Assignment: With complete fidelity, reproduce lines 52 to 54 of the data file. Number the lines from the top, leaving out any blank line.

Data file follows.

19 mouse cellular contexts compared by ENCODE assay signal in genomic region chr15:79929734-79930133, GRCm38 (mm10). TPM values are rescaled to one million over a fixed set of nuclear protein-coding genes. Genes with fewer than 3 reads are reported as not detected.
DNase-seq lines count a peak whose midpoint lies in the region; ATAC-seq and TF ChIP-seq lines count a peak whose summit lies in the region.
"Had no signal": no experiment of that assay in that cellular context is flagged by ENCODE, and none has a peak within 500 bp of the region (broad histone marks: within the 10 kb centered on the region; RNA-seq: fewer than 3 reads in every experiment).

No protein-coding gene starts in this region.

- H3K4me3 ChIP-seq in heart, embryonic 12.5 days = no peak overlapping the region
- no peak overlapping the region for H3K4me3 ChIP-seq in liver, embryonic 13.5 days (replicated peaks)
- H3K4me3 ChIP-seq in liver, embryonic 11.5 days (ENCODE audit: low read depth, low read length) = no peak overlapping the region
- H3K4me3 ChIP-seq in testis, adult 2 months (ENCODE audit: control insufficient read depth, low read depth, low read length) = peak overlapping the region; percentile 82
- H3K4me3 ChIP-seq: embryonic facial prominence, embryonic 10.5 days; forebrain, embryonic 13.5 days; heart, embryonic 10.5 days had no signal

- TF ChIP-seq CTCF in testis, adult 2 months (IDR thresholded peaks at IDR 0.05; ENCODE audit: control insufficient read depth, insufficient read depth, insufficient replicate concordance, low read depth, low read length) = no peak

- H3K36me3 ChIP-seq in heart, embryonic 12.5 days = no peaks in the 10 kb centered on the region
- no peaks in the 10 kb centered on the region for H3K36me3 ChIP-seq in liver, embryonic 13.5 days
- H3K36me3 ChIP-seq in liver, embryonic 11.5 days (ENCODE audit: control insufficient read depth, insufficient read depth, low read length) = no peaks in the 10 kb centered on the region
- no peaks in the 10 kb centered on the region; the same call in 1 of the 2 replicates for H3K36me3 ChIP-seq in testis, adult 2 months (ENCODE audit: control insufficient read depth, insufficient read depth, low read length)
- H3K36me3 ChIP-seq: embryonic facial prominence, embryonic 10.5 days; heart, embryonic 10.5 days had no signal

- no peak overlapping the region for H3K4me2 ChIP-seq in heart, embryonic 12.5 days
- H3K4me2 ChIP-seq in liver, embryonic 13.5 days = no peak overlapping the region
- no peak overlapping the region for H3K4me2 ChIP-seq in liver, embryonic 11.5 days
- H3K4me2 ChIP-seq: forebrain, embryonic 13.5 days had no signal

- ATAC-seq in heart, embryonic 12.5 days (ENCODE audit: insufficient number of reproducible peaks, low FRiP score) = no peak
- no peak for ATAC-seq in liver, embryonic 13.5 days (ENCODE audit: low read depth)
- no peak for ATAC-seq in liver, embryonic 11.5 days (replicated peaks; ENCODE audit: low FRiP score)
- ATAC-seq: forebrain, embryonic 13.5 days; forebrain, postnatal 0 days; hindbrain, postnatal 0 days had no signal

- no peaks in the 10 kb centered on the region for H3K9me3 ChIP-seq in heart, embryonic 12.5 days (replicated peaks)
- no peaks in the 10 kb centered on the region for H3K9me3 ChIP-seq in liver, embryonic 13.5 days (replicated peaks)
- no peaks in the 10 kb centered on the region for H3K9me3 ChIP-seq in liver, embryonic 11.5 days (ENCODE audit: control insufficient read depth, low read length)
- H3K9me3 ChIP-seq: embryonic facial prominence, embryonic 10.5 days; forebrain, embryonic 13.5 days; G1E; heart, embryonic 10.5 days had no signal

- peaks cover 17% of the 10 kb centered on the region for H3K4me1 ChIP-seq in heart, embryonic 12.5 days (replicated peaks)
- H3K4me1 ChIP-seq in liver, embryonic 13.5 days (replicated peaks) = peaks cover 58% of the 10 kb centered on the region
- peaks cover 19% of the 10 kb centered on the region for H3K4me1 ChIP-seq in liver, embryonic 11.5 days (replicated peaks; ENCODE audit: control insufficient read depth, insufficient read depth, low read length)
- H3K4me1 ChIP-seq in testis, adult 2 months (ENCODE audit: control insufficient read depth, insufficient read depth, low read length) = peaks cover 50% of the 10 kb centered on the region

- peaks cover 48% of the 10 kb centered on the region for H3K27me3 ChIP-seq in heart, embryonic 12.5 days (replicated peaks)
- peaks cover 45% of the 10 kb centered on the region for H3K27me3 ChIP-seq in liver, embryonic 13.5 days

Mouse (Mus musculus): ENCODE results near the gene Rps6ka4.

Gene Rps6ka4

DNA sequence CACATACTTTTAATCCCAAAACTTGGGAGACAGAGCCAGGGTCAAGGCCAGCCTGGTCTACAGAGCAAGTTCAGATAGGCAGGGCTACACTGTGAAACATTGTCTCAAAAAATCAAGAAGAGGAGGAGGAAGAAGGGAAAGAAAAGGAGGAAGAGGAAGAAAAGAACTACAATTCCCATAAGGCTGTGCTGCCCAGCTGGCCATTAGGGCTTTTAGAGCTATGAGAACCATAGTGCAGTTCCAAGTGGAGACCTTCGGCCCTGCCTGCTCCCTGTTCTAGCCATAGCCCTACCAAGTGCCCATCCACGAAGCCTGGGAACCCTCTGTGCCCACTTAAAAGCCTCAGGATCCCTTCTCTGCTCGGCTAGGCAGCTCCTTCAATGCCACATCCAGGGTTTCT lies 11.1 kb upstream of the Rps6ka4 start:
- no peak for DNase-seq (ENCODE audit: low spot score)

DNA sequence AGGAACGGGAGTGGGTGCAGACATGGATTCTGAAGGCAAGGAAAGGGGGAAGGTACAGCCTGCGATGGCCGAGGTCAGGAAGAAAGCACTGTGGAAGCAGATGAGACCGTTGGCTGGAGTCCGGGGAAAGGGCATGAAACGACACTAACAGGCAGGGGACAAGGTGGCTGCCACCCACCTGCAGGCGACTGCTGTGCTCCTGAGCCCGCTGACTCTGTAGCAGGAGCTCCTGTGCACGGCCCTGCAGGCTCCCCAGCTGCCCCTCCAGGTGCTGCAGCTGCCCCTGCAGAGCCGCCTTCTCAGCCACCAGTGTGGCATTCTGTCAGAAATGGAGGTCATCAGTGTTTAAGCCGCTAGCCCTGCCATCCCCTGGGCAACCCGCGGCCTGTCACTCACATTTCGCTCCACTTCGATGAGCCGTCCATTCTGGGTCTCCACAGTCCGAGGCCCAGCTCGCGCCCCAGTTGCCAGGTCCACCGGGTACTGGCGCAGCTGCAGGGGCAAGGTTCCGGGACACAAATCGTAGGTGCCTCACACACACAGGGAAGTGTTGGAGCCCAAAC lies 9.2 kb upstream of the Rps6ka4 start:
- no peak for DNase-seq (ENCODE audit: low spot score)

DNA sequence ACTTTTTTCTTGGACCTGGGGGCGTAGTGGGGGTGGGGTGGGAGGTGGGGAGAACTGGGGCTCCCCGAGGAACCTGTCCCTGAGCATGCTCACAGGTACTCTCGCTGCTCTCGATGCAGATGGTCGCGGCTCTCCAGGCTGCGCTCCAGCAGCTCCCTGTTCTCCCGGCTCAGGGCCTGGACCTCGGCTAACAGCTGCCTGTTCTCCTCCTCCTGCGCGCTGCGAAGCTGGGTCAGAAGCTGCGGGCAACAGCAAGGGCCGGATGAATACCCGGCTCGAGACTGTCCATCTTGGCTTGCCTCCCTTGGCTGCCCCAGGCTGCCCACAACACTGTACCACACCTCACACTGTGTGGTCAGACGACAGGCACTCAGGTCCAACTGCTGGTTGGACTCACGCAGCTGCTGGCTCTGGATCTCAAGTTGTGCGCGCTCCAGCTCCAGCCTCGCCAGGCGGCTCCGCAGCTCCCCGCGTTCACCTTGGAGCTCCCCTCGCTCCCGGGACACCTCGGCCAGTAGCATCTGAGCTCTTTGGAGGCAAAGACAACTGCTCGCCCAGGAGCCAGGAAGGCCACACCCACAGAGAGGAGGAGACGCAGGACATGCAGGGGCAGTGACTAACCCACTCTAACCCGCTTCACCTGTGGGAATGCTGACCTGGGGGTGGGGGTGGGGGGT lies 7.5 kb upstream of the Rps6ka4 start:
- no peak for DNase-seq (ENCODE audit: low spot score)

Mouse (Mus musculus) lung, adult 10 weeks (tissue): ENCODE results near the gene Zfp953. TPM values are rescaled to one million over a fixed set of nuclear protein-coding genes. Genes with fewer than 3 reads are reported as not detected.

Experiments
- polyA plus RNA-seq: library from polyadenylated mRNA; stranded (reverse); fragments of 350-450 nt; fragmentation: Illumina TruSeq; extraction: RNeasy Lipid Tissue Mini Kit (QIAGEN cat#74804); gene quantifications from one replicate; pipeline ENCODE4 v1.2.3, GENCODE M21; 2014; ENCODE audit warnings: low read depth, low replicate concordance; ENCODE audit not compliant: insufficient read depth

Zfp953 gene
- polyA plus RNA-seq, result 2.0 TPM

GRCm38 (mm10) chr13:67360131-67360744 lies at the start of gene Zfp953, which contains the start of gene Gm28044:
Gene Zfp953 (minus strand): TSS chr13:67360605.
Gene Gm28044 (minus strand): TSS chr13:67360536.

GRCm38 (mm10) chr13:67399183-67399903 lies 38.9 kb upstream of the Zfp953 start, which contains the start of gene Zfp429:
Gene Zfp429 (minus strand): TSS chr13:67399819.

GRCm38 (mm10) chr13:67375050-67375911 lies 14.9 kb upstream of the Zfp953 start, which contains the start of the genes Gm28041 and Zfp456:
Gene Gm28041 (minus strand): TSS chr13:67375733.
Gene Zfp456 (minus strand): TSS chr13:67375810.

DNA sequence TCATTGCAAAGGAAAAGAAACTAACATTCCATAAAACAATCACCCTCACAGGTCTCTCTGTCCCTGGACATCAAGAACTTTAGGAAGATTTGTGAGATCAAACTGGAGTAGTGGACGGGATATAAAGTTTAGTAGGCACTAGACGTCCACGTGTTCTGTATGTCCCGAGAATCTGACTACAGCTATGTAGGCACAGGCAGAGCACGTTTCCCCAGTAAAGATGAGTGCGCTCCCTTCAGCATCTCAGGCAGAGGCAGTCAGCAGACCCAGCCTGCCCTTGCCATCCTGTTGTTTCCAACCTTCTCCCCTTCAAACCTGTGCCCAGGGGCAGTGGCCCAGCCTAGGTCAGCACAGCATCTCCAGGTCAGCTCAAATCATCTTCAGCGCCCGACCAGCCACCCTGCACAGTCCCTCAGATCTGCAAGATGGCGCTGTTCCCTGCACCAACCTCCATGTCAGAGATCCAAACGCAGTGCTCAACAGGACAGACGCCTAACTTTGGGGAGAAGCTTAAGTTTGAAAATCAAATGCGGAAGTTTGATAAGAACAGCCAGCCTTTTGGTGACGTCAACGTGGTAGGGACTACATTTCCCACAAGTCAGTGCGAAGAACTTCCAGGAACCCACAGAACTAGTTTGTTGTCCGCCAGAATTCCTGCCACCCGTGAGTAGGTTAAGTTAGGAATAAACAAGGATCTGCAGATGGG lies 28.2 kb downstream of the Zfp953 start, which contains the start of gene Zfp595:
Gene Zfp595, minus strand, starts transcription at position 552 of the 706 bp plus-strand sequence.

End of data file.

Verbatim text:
GRCm38 (mm10) chr13:67375050-67375911 lies 14.9 kb upstream of the Zfp953 start, which contains the start of the genes Gm28041 and Zfp456:
Gene Gm28041 (minus strand): TSS chr13:67375733.
Gene Zfp456 (minus strand): TSS chr13:67375810.